Credit card Swipe fee

Discussion in 'General Discussion' started by Jack Gretz, Feb 1, 2013.

  1. TGSCAN

    TGSCAN Authorized PRS Dealer
    Authorized PRS Dealer

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    "LIKE"

    ;-)
     
  2. vchizzle

    vchizzle Zomb!e Nine, DFZ

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    I'm almost never purchasing with credit cards, I prefer to use money I actually have. That of course limits my spending. So I'm usually going to buy from where I can get the best deal when it's all said and done. When it comes to guitars, at least with translucent finishes on PRS, it rarely comes down to that because I usually want a specific guitar. Most of the time I'm stretching my budget to some extent anyway on a major purchase, so if I can save myself $, I will. $3000 or $3120? $120 can put food on my table or strings on that guitar, etc.

    The fear that I have is that the smaller business guy who's trying to give a solid deal will suffer without charging the fee and eventually go out of business. There are a ton of great points and sides to the thread. It's funny, I remember a time when paying in cash might get you a slightly better deal. Maybe we should go back to that way of thinking? If cash/check/debit = less fees...?

    Great thread Jack.
     
  3. Jack Gretz

    Jack Gretz Authorized PRS Dealer
    Authorized PRS Dealer

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    Just to clarify - It is UP TO 4% not a 4% flat rate You are supposed to use different percentage points for different cards ie. Amex is the 4% card Most Visa and Master card is 2.5%
     
  4. Jhenri

    Jhenri New Member

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  5. JaydenW

    JaydenW New Member

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    I think I'm not yet prepared to pay for check out charges when I use my credit card in paying for my new guitar. But I heard that banks will squeeze us to death with fees. Be prepared to vote with your wallet. A personal loan can help you pay for your checkout fees.
     
  6. cjmwrx

    cjmwrx Wheels

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    Nail on the proverbial head. All Credit Card swipe fees are is a way for a Bank to do business for free. They believe they have the right to make money while making money on your money, with no overhead.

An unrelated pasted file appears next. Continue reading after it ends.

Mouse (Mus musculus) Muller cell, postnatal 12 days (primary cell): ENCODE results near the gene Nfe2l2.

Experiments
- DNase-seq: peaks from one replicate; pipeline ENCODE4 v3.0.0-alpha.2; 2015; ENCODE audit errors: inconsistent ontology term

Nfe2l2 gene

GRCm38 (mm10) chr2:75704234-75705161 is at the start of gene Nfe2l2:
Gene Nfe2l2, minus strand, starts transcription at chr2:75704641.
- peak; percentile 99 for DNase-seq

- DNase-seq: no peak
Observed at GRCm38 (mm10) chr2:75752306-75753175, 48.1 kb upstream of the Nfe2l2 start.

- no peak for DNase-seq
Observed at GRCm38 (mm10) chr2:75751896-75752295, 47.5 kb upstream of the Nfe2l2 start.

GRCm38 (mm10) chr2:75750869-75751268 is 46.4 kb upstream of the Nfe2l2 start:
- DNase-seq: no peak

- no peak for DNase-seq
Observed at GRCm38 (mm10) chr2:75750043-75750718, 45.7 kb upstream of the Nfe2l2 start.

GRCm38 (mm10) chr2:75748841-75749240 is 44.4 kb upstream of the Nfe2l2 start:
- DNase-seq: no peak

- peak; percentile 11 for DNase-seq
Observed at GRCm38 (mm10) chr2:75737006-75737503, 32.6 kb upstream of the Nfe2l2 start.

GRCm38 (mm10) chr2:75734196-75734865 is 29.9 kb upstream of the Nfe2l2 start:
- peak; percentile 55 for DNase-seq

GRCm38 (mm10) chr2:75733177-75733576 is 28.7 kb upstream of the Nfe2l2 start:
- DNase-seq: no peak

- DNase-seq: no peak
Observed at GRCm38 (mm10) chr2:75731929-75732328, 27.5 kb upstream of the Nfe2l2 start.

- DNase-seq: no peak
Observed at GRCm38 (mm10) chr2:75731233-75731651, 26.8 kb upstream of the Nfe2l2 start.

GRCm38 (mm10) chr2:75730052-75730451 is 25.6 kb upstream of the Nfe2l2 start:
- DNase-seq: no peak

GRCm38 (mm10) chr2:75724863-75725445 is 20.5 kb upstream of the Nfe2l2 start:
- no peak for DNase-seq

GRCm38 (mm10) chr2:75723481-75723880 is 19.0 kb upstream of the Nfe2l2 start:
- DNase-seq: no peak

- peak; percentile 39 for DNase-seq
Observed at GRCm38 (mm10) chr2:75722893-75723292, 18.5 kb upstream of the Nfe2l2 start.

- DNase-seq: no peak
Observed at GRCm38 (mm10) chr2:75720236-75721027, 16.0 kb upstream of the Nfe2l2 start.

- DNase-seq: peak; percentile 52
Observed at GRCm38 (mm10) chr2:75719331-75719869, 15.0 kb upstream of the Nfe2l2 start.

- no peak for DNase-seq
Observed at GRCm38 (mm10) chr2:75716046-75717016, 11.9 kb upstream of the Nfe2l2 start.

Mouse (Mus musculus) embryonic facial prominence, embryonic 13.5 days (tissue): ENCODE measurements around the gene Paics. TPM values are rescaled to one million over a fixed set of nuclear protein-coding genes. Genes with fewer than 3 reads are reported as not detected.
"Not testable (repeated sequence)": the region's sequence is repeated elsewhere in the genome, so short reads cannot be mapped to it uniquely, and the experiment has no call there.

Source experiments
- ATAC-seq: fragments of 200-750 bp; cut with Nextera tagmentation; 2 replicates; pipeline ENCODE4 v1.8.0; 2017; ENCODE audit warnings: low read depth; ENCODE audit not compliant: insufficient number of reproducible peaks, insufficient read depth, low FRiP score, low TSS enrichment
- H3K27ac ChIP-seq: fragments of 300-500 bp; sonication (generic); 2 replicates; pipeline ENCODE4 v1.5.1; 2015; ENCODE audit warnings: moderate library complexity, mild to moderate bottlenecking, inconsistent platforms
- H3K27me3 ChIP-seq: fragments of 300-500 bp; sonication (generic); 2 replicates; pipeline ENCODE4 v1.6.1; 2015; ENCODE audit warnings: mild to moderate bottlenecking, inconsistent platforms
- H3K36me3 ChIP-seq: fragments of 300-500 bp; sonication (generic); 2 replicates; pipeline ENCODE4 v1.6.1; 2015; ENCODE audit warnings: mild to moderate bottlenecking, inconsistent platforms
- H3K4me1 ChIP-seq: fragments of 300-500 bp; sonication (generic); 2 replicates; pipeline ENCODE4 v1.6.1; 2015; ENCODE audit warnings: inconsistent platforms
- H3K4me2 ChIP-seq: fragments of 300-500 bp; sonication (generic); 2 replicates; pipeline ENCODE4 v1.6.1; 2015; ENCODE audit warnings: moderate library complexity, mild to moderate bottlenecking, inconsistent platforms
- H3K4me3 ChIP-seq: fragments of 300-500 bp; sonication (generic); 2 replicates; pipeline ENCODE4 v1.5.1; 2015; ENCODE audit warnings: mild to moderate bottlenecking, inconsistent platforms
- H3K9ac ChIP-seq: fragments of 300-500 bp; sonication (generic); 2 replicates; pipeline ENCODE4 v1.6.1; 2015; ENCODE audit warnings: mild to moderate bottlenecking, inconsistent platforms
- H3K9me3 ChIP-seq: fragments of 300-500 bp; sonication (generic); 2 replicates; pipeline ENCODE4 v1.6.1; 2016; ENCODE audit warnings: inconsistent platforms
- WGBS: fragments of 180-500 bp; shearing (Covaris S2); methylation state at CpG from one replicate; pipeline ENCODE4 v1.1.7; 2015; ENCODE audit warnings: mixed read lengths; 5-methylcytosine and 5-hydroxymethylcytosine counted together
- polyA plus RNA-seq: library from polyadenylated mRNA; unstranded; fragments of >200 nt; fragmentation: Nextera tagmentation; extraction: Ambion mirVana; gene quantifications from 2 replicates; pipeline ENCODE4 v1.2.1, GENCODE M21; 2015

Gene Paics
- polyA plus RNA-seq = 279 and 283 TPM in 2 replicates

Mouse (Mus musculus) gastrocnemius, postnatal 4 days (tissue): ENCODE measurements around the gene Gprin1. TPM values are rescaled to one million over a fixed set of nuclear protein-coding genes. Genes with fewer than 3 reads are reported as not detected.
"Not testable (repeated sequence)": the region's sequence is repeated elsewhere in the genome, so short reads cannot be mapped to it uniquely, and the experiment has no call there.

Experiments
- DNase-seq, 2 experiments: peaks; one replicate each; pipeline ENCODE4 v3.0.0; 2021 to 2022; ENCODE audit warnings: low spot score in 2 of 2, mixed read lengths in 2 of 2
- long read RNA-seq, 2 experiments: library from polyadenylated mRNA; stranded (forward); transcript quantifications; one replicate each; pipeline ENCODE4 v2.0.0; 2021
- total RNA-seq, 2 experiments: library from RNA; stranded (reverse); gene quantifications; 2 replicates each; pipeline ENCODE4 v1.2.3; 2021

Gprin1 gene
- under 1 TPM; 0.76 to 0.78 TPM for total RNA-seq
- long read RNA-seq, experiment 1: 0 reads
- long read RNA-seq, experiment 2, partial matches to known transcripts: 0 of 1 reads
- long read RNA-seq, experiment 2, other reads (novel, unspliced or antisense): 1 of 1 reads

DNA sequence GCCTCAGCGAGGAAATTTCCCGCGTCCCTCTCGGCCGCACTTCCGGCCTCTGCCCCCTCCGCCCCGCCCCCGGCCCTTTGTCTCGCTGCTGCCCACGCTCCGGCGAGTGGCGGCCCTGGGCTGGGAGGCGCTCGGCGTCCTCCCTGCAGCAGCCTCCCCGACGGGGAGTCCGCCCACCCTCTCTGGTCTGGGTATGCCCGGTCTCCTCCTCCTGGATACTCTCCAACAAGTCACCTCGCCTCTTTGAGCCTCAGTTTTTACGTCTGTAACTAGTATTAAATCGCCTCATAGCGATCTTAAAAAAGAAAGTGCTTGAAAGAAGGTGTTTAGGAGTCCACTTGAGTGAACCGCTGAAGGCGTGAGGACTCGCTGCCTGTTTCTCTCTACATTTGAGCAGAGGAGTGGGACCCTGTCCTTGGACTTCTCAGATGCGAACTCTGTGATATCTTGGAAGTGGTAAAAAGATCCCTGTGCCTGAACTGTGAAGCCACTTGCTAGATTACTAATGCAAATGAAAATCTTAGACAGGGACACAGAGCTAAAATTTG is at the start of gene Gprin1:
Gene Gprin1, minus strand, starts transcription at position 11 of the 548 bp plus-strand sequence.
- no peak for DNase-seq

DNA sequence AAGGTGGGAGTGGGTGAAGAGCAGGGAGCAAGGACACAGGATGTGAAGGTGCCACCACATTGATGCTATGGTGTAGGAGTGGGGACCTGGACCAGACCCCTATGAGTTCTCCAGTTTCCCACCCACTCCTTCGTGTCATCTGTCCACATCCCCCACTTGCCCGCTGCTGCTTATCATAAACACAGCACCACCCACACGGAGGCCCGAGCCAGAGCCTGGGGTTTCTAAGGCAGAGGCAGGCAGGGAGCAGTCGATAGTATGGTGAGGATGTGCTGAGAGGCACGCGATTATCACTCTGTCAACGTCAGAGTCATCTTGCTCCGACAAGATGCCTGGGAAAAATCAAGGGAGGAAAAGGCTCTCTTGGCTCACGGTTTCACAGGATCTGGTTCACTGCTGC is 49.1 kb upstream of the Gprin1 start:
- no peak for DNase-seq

Just like this whole health insurance fiasco, or a number of other items that can be provided as example. It's all geared for the corporations at the moment. My fear is it will get worse.
     
    #26 cjmwrx, Mar 23, 2013
    Last edited: Mar 23, 2013
  7. DarrenJ1973

    DarrenJ1973 don't want to be a member

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    simple solution, I've never had credit nor do I want it, whilst being able to pull out a piece of plastic and waving it at the sales rep and pointing at a private stock guitar must be gratifying, if i have the physical cash in my bank account then i know what i can afford and what i can't afford and unless the bank collapses or i get mugged then i know know one is going to abuse my finances.
     
  8. Rango

    Rango New Member

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    I guess I don't see this as anything new...the fees have always been there. If I'm paying "retail" I expect that cost to be imbedded in the transaction. I always look at the total cost of an item - the cost to my door.

    If it's a big ticket and I"m negotiating for it? Then it may be part of the discussion "is there a discount for cash?" It's part of the tradespace for both merchant and buyer. With the CC the sell knows they are getting paid and doesn't have to worry about bad checks. The buyer knows they are getting their item or a refund. Some value for there for both. Unless it's a known, trusted vender I like having the protection. Like Hans, over the years I've had to use it a couple of times.

    The upside to the charge being out in the open? This has been an area that I believe has been a HUGE money maker for the banking community with high barriers to entry and limited competition. Now there are some up starts in the market - Paypal was a start - but I think they have gotten greedy, difficult for both merchant and buyer to deal with and opened the door to others.

    If I was a small business right now I'd use SQUARE. 2.75% flat fee with no "access" or other fees. :)

    Getting something that's always been there out in the open will let the market work. ;)
     

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